Interview with Physics Ph.D. Student Caleb Speirs
John Caleb Speirs, born and raised in Denver, CO. I’m in a Doctorate program for Applied Physics with a specialty in Physics Education Research. I hold a Master’s degree from the Colorado School of Mines in Applied Physics with a research specialty of ultrafast laser microscopy. My hobbies include woodworking, gardening, and electronics.
How did you become interested in science?
I excelled in reading and mathematics in middle school, and was drawn towards fantasy and sci fi literature. As a part of that, my mom bought me “Relativity” by Albert Einstein, and the companion piece “Ideas and Opinions”. From there, in high school, I bought “A Brief History of Time” and my uncle bought me a Scientific American magazine “’cause he figured I would enjoy it.” My interest was piqued, and the rest is history.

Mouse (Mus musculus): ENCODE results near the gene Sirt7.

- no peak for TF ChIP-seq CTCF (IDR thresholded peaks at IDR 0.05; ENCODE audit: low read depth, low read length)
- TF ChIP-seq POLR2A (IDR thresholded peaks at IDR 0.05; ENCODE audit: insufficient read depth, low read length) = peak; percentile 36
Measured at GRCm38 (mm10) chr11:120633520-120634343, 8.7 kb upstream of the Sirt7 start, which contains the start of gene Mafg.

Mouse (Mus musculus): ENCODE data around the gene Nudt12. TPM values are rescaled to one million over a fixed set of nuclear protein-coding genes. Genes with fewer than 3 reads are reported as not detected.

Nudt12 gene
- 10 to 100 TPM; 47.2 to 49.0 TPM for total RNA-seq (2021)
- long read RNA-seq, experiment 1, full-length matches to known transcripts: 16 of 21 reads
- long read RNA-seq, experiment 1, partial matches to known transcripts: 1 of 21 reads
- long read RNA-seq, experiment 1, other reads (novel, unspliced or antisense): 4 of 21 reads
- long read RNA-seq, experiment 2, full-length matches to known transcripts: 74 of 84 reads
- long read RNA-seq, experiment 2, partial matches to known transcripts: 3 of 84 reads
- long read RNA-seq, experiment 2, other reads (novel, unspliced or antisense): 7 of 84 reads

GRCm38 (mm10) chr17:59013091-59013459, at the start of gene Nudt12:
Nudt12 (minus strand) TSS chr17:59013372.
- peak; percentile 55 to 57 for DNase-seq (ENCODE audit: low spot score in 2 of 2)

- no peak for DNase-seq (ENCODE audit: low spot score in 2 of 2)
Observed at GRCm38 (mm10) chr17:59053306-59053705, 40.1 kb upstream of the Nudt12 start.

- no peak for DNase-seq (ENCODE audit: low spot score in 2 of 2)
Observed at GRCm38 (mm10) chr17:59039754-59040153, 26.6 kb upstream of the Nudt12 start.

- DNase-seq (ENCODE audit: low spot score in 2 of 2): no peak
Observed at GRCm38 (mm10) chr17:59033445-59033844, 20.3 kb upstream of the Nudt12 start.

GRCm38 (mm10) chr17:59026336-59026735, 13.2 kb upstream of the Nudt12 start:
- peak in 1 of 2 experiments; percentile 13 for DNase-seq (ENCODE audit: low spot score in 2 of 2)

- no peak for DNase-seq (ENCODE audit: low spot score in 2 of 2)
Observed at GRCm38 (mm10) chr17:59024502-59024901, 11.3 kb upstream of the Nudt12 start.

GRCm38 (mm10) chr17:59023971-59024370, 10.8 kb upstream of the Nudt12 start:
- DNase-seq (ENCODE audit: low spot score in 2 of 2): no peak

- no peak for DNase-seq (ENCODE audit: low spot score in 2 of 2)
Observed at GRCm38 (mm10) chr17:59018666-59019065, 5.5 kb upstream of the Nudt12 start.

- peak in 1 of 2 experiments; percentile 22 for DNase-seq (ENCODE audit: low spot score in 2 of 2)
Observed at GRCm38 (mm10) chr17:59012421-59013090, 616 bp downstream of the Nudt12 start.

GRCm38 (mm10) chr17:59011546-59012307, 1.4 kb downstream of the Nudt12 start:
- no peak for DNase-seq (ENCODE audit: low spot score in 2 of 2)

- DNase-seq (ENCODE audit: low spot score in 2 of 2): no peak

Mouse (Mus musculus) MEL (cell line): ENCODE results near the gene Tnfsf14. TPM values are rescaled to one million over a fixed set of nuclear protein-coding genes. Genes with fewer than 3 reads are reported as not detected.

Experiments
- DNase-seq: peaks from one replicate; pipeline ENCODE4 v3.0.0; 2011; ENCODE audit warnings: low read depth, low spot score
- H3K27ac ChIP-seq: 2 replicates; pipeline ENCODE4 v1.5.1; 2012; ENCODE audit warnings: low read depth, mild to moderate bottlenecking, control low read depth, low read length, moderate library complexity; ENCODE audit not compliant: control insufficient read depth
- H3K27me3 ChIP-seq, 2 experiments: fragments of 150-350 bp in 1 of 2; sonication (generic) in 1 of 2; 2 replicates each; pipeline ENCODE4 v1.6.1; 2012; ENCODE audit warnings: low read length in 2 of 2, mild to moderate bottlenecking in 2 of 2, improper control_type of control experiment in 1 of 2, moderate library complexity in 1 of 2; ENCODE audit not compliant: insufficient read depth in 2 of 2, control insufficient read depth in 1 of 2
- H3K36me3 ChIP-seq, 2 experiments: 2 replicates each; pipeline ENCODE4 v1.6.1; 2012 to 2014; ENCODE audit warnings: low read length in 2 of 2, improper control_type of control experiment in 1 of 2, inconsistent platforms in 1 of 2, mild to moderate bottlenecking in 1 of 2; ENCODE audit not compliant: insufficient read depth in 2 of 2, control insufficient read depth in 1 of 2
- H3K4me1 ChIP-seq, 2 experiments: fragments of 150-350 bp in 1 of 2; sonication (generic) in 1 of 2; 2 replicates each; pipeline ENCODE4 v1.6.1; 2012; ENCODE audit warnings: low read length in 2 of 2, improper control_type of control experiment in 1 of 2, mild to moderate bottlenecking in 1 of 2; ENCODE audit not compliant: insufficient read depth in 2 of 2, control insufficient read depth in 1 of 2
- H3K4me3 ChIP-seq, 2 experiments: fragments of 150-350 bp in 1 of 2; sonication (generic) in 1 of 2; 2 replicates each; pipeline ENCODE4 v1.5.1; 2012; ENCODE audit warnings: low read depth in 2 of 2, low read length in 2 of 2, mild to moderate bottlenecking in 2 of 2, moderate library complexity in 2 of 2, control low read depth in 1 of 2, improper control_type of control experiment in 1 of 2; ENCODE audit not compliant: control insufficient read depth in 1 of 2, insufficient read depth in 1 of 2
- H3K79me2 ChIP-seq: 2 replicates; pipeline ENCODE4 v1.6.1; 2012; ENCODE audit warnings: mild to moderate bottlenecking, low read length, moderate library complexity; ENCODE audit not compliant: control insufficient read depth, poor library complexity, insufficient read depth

What is your research about?
I research the cognitive psychology of reasoning in an effort to explain reasoning patterns observed in a physics classroom. In other words, I look at current answers to the question “How do humans reason?” and look for those things in student behavior. Ideally, we will harness that knowledge to improve the teaching and learning of physics for high school and college age students.
Why is your research important? What impact do you hope it will have?
My research can impact the teaching and learning of physics both in secondary and higher education. By transforming physics into a subject that becomes understandable to the average person, society itself will find a greater shift towards technological capability – more people will become interested in and find themselves able to contribute to scientific endeavors. The positive implications of this are innumerable.